At 6 feet 1 inch tall and 200 pounds, Tim Howard is fit, trim and always on the go. When he's not keeping up with his three young children, he's teaching public relations and communications classes on-site at California State University, Sacramento or at University of the Pacific. He also teaches online classes for the University of Memphis and does medical consulting for two clients.
However, when a nagging back problem suddenly grew drastically worse in 2013, Howard's get-up-and-go attitude almost got up and went. He began feeling numbness in his right leg and instability in his lower back. He also had trouble standing after he'd been sitting or vice versa. Over time, the pain grew almost unbearable. One day he went to wash his hands in a restaurant men's room and couldn't even bend forward enough to reach the sink.
"Eventually, it got the better of me," he says. Howard's doctor called spine surgeon Mark Hambly, M.D., and told him he had a patient that needed to be seen right away.
An MRI revealed the problem as spondylolisthesis, a condition in which a vertebra slips out of the proper position onto the vertebra below it. Dr. Hambly recommended anterior posterior spinal surgery, which involves accessing the spine from both the front and back of the body to more securely fuse the spine. During the six-hour procedure, a spine surgeon and thoracic surgeon work together to carefully move vessels and organs aside to access the out-of-place vertebra and move it back into place. At the same time, a piece of pelvic bone is harvested to use in shoring up the spine. The spine surgeon then enters through the patient's back. Titanium screws, a cadaver bone and the patient's own piece of pelvic bone are used to make the spine stable again.
Howard says he felt nervous before the surgery, yet he and his wife, Emily, appreciated meeting the entire surgical team. The anesthesiologist, especially, assured the Howards that he treats his patients like he's treating his own family. "That gave us peace that everything was going to be OK," Howard says.
When he awoke, Howard found himself hooked up to a number of instruments including a catheter, IV pole and compression cuffs around each leg to prevent blood clots. He says the staff were friendly and personable, attending to every detail of care. Yet when a physical therapist arrived the next day to help him walk for the first time, he tried his best to argue his way out of it.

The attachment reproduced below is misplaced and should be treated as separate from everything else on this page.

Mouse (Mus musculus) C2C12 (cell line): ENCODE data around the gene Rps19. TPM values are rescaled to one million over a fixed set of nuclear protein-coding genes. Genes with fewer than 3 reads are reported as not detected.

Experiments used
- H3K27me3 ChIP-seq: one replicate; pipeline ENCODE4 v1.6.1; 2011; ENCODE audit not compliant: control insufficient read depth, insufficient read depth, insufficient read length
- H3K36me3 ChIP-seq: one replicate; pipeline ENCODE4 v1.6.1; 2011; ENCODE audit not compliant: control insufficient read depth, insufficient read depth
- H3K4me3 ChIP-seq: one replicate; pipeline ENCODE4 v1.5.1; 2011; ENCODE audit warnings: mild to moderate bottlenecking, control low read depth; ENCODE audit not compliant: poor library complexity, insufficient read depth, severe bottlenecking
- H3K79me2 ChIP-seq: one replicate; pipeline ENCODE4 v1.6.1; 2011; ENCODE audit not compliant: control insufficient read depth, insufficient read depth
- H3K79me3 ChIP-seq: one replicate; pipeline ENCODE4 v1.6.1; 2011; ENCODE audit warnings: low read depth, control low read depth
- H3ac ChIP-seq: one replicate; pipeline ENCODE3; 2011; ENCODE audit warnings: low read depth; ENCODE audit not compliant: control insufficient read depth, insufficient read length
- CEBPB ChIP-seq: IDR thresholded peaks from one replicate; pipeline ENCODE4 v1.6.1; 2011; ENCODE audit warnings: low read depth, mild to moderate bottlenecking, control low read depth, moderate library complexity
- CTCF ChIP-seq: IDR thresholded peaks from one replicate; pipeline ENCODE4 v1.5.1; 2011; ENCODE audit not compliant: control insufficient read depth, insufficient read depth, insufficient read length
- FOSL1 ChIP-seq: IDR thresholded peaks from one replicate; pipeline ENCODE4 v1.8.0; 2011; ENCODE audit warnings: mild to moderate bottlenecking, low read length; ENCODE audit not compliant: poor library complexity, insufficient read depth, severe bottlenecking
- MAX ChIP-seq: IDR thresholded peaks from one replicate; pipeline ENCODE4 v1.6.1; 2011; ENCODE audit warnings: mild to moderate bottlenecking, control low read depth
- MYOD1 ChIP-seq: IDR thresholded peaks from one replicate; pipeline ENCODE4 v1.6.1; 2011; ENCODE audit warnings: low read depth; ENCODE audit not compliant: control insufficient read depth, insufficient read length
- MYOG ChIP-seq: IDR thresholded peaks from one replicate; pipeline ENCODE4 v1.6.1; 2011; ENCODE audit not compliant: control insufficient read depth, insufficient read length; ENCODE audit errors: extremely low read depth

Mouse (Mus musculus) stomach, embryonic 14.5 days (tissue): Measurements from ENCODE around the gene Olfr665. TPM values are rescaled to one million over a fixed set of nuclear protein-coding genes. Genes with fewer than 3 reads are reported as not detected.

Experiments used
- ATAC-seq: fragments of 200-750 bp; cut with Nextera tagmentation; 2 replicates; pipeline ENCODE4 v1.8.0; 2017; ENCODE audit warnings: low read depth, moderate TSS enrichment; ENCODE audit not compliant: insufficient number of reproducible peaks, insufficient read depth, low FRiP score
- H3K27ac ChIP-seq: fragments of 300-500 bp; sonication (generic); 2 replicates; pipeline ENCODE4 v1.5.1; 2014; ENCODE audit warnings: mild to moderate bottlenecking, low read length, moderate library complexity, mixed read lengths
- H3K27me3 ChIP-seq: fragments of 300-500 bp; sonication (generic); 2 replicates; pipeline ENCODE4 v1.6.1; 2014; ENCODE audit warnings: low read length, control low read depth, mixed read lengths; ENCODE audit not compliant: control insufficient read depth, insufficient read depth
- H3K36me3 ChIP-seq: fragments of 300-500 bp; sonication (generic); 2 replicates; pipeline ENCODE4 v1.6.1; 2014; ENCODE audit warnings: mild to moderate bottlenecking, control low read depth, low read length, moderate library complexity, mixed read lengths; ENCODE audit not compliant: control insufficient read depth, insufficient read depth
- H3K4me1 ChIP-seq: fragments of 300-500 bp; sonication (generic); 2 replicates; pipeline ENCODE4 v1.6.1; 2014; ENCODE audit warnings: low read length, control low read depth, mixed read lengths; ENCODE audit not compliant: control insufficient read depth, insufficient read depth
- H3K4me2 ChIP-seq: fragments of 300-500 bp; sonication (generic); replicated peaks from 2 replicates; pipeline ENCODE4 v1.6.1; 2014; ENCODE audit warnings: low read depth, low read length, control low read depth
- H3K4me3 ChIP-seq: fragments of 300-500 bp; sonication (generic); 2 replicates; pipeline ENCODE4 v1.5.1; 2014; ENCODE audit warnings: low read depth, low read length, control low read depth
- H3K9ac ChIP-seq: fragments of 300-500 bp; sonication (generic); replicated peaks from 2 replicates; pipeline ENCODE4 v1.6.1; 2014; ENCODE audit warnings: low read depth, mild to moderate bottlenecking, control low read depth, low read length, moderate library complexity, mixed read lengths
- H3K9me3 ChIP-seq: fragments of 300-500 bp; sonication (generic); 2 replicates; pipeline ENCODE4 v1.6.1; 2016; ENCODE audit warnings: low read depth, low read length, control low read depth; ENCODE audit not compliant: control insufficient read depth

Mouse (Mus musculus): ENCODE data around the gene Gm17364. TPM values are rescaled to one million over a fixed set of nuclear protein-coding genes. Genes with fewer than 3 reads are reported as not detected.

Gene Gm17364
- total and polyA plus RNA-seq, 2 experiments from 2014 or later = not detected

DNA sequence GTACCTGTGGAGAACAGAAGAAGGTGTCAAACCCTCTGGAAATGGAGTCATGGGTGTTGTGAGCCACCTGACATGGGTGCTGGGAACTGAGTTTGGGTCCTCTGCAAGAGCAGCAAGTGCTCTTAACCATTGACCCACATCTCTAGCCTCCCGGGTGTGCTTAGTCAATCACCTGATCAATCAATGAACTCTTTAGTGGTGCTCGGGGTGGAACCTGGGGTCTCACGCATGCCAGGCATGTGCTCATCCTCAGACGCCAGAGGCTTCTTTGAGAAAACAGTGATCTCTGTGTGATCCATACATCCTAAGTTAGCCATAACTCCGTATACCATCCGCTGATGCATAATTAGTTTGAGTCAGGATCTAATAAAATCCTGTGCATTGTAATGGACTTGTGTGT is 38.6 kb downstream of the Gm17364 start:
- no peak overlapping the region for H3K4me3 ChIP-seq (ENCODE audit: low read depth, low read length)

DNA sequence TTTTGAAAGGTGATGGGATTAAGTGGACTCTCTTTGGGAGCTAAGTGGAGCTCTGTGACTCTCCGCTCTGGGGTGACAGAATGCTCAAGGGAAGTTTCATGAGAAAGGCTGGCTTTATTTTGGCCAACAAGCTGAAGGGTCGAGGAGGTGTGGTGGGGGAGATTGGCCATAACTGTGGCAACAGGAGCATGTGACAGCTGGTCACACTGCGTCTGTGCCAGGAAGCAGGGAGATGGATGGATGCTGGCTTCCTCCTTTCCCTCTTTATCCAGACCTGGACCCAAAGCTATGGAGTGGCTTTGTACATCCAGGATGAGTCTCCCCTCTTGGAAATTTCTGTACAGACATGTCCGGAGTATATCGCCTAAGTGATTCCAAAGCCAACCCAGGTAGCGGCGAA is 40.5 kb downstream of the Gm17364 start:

"I was pleading with her to just let me sleep, but she kept insisting that the benefits would be worth it. It was a huge ordeal with all that equipment on, but with complete kindness and empathy she helped me get up, and we walked from the bed to the window and back. It was a huge accomplishment for me. In fact, I think that was the turning point of me recovering successfully," Howard says.
Howard's stay at the hospital included several more walks with Sutter's physical therapists, along with thorough education to help him develop independence again. He learned to get up from his bed by rolling to his side and pushing himself into a sitting position. He also learned the importance of "BLT," which stands for no bending, no lifting and no twisting. "This was good, sound advice to protect me. I'm someone who pushes himself. I needed to slow down," Howard says.
Howard was released from the hospital after three days. He had been told to plan for six months away from work, yet his recovery went so smoothly that he returned to teaching after only one week. Less than three months after surgery, he was walking more than a mile and making plans to increase low-impact activities such as swimming and yoga.
He remains thankful for the care that allowed him to return to his full, active life. "If the situation had continued, I might have run into severe complications with my legs. But by having the wonderful infrastructure, skilled hands and kind hearts of all who facilitated my care, I have improved my life for the better," Howard says.
After Howard returned home from surgery, he received a card from the Sutter Health staff, thanking him for allowing them to care for him. The tables should be turned, he says, because he's the most thankful one of all.